Scott is a clinical professor at the NYU Stern School of Business where he teaches brand strategy and luxury marketing and is the founder of L2, a think tank for digital innovation. Scott is also the founder of Firebrand Partners, an operational activist firm that has invested more than $1 billion in U.S. consumer and media companies. In 1997, he founded Red Envelope, an Internet-based branded consumer gift retailer. In 1992, Scott founded Prophet, a brand strategy consultancy that employs more than 120 professionals in the United States, Europe, and Asia. Scott was elected to the World Economic Forum’s “Global Leaders of Tomorrow,” which recognizes 100 individuals under the age of 40 “whose accomplishments have had impact on a global level.”
Scott has served on the boards of directors of Eddie Bauer (Nasdaq: EBHI), The New York Times Company (NYSE: NYT), Gateway Computer, eco-America, and UC Berkeley’s Haas School of Business. He received a B.A. from UCLA and an M.B.A. from UC Berkeley.
Jessica Hagy is an artist and writer best known for her award-winning blog, Indexed (www.thisisindexed.com). A fixture in the creative online space, Jessica has been illustrating, consulting, and speaking contributing to international media and events since 2006.
Her work has been described as “deceptively simple,” “undeniably brilliant,” and “our favorite reason for the Internet to exist.” She mixes philosophical concepts with humor and simple visuals, making even the most complex concepts immediately accessible and relevant.
Her next book How to be Interesting will be released in 2013 by Workman Publishing.
Anh Ly is user experience designer for Bing’s Future Experiences team where she develops radical new ideas for search. Anh graduated from New York University’s Interactive Telecommunications Program (ITP) where she created, among other things, a sandbox where you can physically dig for virtual dinosaurs and a mobile app that uses augmented reality to help people fix cars. Last summer, she worked as an interaction designer for Microsoft Research, developing a mobile platform for people to record and share stories. Prior to that, Anh was a multimedia producer and visual journalist for MSN Money, where she ate her way through stories such as “The $1,000 Sundae” and “The $1,000 Omelete” (it was delicious, but a little rich for her taste). Anh’s background in journalism led her to believe that everybody and every object has a story, so she tries to tell these stories through her designs. A native of the foothills of North Carolina, you’ll catch Anh’s southern twang when she gets overly excited. Anh is a fan of traveling, tango dancing and almost all food, except for papayas.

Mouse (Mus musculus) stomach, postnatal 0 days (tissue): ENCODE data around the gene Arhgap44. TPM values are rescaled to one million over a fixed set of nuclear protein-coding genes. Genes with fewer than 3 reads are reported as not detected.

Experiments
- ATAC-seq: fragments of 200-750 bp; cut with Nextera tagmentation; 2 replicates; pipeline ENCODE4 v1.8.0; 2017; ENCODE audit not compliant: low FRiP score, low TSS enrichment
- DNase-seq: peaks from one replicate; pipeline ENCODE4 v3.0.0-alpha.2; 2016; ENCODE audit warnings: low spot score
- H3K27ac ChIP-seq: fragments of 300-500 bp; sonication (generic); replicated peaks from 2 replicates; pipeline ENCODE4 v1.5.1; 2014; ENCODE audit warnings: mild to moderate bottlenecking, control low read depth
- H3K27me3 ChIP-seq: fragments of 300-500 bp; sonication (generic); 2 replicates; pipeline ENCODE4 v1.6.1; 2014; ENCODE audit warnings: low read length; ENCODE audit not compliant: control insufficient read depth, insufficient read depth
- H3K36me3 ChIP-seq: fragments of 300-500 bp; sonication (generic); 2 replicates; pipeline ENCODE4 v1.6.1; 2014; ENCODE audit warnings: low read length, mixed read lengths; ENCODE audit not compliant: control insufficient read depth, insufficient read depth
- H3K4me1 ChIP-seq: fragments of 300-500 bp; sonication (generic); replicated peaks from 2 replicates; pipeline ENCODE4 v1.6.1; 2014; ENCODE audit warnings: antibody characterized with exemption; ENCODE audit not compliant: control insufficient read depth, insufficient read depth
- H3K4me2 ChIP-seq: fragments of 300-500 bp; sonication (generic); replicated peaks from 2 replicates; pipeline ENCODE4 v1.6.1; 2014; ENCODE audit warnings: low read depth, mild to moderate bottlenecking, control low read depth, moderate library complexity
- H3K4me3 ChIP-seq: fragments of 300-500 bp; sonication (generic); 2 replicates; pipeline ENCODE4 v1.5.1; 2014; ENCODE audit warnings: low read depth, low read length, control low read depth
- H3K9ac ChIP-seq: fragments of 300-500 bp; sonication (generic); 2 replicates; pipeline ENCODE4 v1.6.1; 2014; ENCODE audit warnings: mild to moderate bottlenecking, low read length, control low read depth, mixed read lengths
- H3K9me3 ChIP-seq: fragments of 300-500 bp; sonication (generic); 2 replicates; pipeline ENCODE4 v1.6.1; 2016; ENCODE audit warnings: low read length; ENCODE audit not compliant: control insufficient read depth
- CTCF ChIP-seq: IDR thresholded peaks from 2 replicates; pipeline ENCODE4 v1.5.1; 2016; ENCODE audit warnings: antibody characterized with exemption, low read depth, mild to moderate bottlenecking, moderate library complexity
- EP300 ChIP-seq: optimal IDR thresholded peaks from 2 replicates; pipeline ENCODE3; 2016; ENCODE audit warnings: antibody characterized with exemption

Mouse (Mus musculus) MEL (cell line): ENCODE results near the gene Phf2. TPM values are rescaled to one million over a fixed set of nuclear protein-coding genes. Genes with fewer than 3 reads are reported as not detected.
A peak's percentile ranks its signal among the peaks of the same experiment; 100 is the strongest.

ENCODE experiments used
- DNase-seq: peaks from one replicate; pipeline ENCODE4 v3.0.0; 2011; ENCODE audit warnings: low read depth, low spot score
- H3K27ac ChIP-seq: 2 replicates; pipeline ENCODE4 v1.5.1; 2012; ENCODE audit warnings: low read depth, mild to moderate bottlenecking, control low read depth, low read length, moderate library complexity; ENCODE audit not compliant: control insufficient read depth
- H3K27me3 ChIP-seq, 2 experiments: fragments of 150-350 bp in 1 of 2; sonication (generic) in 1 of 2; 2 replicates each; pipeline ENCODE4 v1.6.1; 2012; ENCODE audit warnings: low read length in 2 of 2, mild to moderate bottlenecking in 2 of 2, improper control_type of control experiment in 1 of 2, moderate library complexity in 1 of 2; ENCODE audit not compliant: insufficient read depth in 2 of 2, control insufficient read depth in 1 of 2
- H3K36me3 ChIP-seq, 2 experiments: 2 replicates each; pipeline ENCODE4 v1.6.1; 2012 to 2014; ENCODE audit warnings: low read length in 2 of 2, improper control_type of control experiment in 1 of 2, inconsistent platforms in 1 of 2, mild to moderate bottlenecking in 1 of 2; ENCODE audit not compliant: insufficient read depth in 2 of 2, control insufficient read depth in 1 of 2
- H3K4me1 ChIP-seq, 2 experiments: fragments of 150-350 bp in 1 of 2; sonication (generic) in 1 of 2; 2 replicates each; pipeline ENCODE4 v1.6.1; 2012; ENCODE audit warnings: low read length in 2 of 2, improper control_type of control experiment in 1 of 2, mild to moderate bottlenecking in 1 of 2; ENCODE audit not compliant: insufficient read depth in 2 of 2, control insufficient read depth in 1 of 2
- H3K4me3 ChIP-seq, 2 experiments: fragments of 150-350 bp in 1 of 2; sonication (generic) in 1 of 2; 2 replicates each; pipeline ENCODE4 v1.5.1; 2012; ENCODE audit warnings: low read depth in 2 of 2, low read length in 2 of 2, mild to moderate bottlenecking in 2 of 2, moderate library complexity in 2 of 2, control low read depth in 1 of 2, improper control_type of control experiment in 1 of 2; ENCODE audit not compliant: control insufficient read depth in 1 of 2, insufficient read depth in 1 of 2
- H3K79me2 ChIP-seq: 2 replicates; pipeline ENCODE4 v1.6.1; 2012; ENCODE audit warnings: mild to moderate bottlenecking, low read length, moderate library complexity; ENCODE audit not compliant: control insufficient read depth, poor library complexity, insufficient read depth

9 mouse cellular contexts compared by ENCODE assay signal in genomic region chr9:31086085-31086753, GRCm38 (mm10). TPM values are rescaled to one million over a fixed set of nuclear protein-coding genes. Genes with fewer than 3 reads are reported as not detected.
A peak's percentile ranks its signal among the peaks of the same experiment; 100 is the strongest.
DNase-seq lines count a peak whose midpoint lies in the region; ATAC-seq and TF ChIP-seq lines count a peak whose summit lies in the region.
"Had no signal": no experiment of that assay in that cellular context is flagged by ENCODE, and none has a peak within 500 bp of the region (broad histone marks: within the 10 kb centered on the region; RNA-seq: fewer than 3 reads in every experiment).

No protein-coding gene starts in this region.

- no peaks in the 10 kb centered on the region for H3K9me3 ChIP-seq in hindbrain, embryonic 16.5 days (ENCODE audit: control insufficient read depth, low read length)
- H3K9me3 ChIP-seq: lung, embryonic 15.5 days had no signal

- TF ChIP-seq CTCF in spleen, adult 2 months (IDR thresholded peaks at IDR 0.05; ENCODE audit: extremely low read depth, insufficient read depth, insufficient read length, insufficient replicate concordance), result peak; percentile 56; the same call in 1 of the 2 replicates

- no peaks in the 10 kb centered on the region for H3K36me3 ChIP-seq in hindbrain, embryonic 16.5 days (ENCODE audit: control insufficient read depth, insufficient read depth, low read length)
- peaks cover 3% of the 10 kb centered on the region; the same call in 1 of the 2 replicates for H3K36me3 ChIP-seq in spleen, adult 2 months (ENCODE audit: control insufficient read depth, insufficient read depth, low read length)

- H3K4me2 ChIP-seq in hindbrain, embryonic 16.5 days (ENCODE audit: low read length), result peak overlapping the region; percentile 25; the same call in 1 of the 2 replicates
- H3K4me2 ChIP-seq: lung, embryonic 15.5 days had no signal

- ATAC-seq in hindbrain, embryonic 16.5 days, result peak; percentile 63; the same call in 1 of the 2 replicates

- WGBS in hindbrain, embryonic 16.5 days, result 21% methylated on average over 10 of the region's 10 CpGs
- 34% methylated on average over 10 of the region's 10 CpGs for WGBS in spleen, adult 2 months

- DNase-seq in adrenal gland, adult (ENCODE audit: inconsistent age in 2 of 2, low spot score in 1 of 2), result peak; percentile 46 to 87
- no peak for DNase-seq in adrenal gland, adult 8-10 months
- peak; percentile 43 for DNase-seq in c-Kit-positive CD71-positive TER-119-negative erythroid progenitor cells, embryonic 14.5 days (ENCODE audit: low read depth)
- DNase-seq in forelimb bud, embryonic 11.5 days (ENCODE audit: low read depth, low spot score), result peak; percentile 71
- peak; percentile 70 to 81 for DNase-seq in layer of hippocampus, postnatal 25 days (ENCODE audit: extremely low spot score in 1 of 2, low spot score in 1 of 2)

Eddie Opara is a designer whose work encompasses strategy, design, and technology. His projects have included the design of interactive installations, websites, user interfaces and software, brand identity, publications, packaging, and environments, with many of his projects ranging across multiple media.
He has taught at RISD, the Columbia University School of Architecture, and the Yale University School of Art. He is a member of the Alliance Graphique Internationale, and on the board of the New York Chapter of AIGA. Opara was featured in Ebony Magazine’s most recent ‘Power 100 Black American’ list as well as Fast Company’s 2012 ‘100 Most Creative People in Business’.
Opara studied graphic design at the London College of Printing and received an M.F.A. from Yale.
Matt Richardson is a student, writer, and freelance creative technologist. As a master’s candidate at NYU’s Interactive Telecommunications Program (ITP), he created the Descriptive Camera, a concept camera that outputs text descriptions instead of photographs. Matt is also a contributor to MAKE Magazine and Makezine.com, covering creative uses of technology in the maker community. He’s the founder of Awesome Button Studios, a technology consultancy.
Sinan Aral, Assistant Professor of Information, Operations, and Management Sciences, NYU Stern, explains the correlation between people's susceptibility to influence from their peers and listing their dating status on Facebook.